On April 4, 2014, the Office of Community Oriented Policing Services (COPS Office) hosted a conference with law enforcement officials, civil rights activists, academic experts, community leaders, and policymakers at the Ford Foundation offices in New York City. This forum was the first in a series of forums focusing on building trust between law enforcement and the communities they serve. This publication, recently published by COPS at DOJ, is a great outline of the first of many forums to focus on building trust between law enforcement and the communities they serve.
In this series of short videos, Tracey Meares, Deputy Dean and Walton Hale Hamilton Professor at Yale Law School, discusses the theories of deterrence and legitimacy of law that underpin the National Network's strategies and contribute to the racial reconciliation process.
In the Inaugural George and Margaret Barrock Lecture at Marquette Law School, Tracey Meares, Deputy Dean and Walton Hale Hamilton Professor at Yale Law School, discusses the importance of fostering police legitimacy among African-American communities in order to encourage compliance with law and public safety. This lecture became Dr. Meares' paper, "The Legitimacy of Police Among Young African-American Men."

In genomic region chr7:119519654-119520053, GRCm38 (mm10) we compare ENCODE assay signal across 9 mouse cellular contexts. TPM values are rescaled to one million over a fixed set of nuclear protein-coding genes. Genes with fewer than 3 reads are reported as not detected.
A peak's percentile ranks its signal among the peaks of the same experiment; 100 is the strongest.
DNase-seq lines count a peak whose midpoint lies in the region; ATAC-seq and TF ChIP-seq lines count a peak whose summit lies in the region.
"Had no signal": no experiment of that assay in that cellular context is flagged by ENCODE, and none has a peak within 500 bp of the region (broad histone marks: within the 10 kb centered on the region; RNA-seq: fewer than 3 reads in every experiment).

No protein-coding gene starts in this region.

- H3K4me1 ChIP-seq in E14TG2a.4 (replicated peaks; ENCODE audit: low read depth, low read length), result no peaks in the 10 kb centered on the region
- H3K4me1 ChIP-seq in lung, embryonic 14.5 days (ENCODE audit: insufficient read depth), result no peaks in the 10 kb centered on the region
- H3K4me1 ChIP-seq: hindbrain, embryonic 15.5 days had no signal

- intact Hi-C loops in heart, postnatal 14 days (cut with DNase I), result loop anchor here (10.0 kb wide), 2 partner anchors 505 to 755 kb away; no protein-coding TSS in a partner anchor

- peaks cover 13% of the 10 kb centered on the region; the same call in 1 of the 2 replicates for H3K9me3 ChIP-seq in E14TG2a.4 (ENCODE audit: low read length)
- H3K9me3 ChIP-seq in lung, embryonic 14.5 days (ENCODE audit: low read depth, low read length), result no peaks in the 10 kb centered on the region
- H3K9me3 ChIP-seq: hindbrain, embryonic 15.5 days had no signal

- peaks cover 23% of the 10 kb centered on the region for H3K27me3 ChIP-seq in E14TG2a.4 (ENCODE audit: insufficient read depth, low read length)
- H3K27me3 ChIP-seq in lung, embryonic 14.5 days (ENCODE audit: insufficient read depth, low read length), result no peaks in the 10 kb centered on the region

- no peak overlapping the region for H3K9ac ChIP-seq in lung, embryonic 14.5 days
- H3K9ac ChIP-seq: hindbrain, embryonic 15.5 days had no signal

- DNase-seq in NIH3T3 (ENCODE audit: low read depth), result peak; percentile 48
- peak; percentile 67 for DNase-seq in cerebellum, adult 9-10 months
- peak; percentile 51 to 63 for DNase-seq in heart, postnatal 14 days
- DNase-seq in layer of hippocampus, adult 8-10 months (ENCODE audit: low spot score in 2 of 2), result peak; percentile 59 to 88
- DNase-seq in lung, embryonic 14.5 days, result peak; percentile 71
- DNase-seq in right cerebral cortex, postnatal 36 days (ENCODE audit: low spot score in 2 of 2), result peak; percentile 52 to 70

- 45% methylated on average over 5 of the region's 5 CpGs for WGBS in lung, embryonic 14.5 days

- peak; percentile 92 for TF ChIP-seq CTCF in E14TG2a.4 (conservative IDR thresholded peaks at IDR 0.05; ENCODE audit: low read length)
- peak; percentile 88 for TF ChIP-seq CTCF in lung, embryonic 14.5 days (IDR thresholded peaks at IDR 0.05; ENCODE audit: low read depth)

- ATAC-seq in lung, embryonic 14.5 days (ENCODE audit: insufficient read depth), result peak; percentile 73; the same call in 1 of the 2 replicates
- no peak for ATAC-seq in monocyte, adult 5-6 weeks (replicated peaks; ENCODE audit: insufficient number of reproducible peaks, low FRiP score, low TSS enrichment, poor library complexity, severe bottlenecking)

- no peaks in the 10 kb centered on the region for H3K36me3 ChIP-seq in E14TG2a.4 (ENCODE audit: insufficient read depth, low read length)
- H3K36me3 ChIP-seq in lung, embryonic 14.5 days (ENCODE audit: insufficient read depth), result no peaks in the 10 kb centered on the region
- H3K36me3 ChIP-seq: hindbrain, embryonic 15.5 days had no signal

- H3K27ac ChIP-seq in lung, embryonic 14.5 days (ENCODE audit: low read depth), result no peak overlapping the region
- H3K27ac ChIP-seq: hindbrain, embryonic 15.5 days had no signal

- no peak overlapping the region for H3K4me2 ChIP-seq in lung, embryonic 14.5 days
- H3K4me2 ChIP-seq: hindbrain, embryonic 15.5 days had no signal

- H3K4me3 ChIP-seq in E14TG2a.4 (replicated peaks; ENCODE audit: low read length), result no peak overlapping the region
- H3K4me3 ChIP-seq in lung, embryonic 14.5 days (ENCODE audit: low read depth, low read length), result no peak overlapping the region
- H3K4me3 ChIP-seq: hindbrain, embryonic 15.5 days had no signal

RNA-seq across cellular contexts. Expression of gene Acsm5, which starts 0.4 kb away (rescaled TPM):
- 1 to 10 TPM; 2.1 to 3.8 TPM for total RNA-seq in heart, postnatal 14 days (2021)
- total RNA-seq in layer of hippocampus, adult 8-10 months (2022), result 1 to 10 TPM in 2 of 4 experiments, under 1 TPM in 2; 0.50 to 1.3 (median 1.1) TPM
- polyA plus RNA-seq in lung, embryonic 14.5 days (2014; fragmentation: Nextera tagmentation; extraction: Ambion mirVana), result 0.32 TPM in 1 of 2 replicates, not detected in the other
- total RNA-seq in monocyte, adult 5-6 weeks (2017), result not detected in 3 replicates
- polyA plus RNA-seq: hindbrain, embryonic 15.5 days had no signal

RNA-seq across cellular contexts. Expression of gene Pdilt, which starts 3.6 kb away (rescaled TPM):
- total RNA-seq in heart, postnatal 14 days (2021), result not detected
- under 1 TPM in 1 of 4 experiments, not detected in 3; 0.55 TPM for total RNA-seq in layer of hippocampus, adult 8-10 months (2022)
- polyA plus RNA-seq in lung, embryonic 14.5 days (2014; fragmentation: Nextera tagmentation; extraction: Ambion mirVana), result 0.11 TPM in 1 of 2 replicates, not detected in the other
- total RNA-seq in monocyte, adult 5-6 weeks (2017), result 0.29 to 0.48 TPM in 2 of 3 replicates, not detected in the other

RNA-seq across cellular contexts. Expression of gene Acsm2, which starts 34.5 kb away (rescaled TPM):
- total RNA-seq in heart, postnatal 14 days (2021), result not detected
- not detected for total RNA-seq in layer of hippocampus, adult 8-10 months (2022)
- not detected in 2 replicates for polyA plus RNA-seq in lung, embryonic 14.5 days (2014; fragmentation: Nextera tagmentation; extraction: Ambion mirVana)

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"The survey found that while residents of these neighborhoods are distrustful of police, they nevertheless want to cooperate and partner with police to make their communities safer. A door-to-door survey in high-crime neighborhoods of six cities found that less than a third of residents believe police respect people’s rights, but the vast majority believe laws should be strictly followed and many would volunteer their time to help police solve crimes, find suspects, and discuss crime in their neighborhood."
"By his own account, Stockton Police Chief Eric Jones says law enforcement has had a troubled history with its community. He believes the only way forward is dialogue with the community."